A Body determined to repent of being Christian-ish and instead be Christ-followers would weep in soul-shaking grief that any human being, anywhere, is ever abused, oppressed, or told they’re worth less than the very heart and blood of Jesus Christ. That Body would recoil in horror if became aware of that sin happening in the name of its Savior. It would run from ANYONE or ANYTHING that promoted bigotry and oppression in Christ’s name — and, at the same time, would run right TO the doorstep of anyone who did so, rebuking them in strength, courage, faith, and righteous anger. If Christians took Jesus seriously, we’d stop admiring people who seem to live pretty clean lives on the outside and whose “internal” sins of lust, contempt, greed, and mistreatment of those near to them we deem none of our business. We’d NEVER look the other way when domestic abuse happens, and we’d hang our collective heads in utter shame that it happens as much in “Christian” homes as it does in others. No pastor would ever tell a woman to “just submit,” would ever counsel exasperated parents to hit their children, and wouldn’t even consider covering up the sins of the prominent among them when those sins are hidden away in the bedroom, the kitchen, and other venues away from discerning, courageous eyes. “Hidden,” “personal” sins have a way of leaking out of their protective shells, poisoning those closest to them and splattering on the image of Christ.

A Church determined to rid itself of those stubbornly clinging vestiges of Christian-ish “traditional moral values” would usher in a gentle revolution in the home. Women would be believed and empowered, not “protected” by the male domination and privilege that is the root of their oppression, or “honored” by the condescending “headship” brought about by a Christian-ish conformity to un-Godly secular social mores like patriarchy rather than conformity to the Word and character of Jesus. Children would be safe; tragically, the “Christian” home can be one of the most dangerous places a child can be. While the Christian home ought to result in nothing other than a haven of peace, creativity, instruction, and rambunctious, abundant love, the home adorned with Christian-ish idols of patriarchy, gender roles, and control will be filled with violence, the wielding of power in hierarchy, inequality, rigidity, and despair for those raised in it.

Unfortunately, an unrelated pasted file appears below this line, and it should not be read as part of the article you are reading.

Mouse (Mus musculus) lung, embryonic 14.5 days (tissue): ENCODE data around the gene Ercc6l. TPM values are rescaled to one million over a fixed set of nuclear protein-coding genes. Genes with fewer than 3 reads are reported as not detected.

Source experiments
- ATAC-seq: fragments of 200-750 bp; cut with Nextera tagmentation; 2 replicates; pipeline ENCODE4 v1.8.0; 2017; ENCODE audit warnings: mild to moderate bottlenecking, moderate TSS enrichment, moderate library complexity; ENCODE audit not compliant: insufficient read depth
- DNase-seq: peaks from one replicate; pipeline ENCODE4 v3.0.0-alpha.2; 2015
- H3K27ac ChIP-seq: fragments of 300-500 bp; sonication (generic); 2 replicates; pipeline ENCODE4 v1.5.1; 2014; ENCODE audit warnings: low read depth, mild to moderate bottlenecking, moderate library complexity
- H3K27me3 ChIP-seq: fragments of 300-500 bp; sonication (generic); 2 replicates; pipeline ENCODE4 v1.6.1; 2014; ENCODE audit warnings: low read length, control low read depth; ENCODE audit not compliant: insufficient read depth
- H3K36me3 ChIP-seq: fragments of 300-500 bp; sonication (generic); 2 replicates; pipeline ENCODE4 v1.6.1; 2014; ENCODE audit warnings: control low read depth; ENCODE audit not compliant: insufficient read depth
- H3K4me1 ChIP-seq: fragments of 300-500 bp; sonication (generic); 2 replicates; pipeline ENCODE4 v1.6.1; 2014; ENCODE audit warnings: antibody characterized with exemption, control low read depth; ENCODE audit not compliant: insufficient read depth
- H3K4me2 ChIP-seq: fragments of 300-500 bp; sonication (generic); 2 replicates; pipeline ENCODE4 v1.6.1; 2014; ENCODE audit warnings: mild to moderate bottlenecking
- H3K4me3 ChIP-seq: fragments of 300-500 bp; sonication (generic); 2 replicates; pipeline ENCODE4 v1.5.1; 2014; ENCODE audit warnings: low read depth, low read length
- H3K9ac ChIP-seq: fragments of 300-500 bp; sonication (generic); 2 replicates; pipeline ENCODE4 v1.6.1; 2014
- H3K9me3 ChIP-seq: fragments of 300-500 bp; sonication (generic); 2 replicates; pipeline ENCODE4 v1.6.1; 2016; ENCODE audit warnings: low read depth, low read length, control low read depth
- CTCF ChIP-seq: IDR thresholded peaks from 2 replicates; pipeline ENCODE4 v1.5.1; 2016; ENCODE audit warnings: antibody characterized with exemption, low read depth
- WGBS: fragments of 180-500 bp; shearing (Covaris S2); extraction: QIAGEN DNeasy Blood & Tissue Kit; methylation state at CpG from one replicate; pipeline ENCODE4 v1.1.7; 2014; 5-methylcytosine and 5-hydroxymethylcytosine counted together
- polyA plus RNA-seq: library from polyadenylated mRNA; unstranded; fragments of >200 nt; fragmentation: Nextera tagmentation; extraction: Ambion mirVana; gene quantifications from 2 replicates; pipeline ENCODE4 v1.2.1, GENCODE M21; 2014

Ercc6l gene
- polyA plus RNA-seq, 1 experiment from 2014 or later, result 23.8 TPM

Sex, sexuality, gender, and relationships would be based in love, not shame; truth, not tales designed to gloss over real-life struggles. The Christian-ish obsession these days with sexual purity before marriage would focus less on courtship and more on friendship, less on strict rules and more on healthy boundaries, less on parental investment in a daughter’s sexuality and more on her confident understanding of her body and her faith in her Lord. A healthy understanding of sexuality, coupled with mutuality in marriage that rejects coercion, manipulation, and power, would go a long way toward reducing the number of abortions in this country and would make an enormous dent in the spread of HIV around the world. Such a transformation is possible, but not if the Church continues to accommodate culture in an understanding of the sexual. It would leave to the Christian-ish the silly fads that worm their way into youth group, men’s group, and women’s group.

Actually, I wonder if a true Christian witness in an unbelieving world would even HAVE men’s groups and women’s groups; perhaps that testimony would introduce to those around it the entirely Christian idea that gender is not the first thing, not the most important thing, and not the lasting thing about a person. Groups of believers would gather together based on common gifts, shared interests, preferred style of Bible study — not by sex. No woman would find her primary identity as “his’s wife,” and no man would find his as CEO of something. The believer would find her or his primary identity as the Beloved of Christ, and nothing would be exalted before that, and not especially under the Christian-ish guise of “family values” or “traditional marriage.” Traditional marriage hasn’t worked out so well for women throughout history, and it’s often been detrimental to men. Betrothal to Christ Jesus, though, can lead to an affirming, mutual, passionate and enduring marriage between a woman and a man, a marriage that would never be a tool to blunt the service or nurture of another believer.

The truly Christ-following Church would be filled with gentle people who disagree about some issues — debating heartily, not heatedly — and would seek to prayerfully recognize what’s truly black-and-white, essential to the Gospel, and what’s gray, a peripheral issue over which believers can simply disagree. I suspect that Church would find considerably more “gray” than the Christian-ish club it’s often supplanted by. Some would believe that homosexual practice is always a sin; others would trust the Lord to guide gays into stable, healthy, monogamous relationships. No child would ever be beaten by his father for being homosexual, and a father who did would be sharply rebuked by other Christians, faithful women and men who protect the abused from the abuser. Likewise, no gay or lesbian person outside of the Church would be beaten by vicious attacks from a pulpit hypocritically adorned with a cross and chalice, and a conservative view of Scripture as it regards homosexual practice would never be a license for the kind of rank homophobia that sullies the Church, wrongly exalts the heterosexuals in it, and encourages, by omission or commission, the mistreatment of any human being — never, and not ever because of their sexuality.